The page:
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0 0.5 1 1.5 2+ Oxygen therapy 67% Improvement Relative Risk Hospitalization 67% Recovery, dyspnea 71% Recovery, fever -187% Viral load -7% primary Viral load (b) 17% primary Viral load (c) -41% primary Viral clearance, day 14 13% Viral clearance, day 7 -14% Bromhexine  Vila Méndez et al.  EARLY TREATMENT  RCT Is early treatment with bromhexine beneficial for COVID-19? RCT 191 patients in Spain (February - July 2022) Lower need for oxygen therapy (p=0.49) and lower hospitalization (p=0.49), not sig. Vila Méndez et al., J. Clinical Medicine, Dec 2022 Favors bromhexine Favors control

Efficacy of Bromhexine versus Standard of Care in Reducing Viral Load in Patients with Mild-to-Moderate COVID-19 Disease Attended in Primary Care: A Randomized Open-Label Trial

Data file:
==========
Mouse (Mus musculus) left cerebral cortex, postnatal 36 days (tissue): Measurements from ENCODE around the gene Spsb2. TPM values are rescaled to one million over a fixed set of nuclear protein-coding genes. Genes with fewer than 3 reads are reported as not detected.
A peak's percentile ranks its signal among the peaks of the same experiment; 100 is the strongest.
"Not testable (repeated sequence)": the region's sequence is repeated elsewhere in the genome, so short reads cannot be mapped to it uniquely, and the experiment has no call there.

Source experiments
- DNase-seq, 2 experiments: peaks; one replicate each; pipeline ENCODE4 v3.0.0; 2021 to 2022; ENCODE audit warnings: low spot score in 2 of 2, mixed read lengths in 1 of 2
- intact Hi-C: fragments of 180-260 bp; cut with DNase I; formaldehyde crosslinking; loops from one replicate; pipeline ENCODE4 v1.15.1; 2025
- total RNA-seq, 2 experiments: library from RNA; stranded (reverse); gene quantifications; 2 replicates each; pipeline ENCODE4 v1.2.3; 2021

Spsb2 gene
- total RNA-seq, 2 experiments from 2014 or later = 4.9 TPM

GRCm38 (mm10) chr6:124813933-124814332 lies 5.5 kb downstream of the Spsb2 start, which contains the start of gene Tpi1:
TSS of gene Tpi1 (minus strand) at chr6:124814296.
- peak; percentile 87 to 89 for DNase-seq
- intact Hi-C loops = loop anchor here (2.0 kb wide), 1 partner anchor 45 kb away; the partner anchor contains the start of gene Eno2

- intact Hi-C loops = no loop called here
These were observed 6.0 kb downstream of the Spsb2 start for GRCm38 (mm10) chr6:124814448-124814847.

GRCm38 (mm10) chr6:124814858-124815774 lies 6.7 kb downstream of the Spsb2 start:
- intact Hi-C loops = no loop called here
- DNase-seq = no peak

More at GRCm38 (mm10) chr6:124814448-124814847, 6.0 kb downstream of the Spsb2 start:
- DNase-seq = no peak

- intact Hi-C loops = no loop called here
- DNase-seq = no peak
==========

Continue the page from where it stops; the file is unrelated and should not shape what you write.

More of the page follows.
Vila Méndez et al., Journal of Clinical Medicine, doi:10.3390/jcm12010142, EudraCT2021-001227-41
Dec 2022  
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RCT 191 low risk (no mortality) outpatients in Spain, showing no significant differences with bromhexine. Authors note that "statistical differences between the study groups were observed in the percentage of patients treated with bronchodilators (p = 0.033) and receiving symptomatic treatment (p = 0.034), which were higher in the SOC alone group", but do not provide details or perform adjustments. There were more moderate/severe cases in the treatment group (9 vs. 5).
Many results appear to be missing including: reduction in the severity of each symptom (0–10 NRS score) at days 4, 7, 14, and 28 as compared with baseline; proportion of patients with clinical improvement and time to clinical improvement; proportion of patients with disappearance of each symptom at days 4, 7, 14, and 28, and time to disappearance; proportion of asymptomatic patients at days 4, 7, 14, and 28.
Bromhexine 48 mg/day for seven days. SOC included acetaminophen.
Bromhexine efficacy may vary depending on the degree of TMPRSS-dependent fusion for different variants Peacock, Willett.
risk of oxygen therapy, 67.3% lower, RR 0.33, p = 0.49, treatment 0 of 98 (0.0%), control 1 of 93 (1.1%), NNT 93, relative risk is not 0 because of continuity correction due to zero events (with reciprocal of the contrasting arm).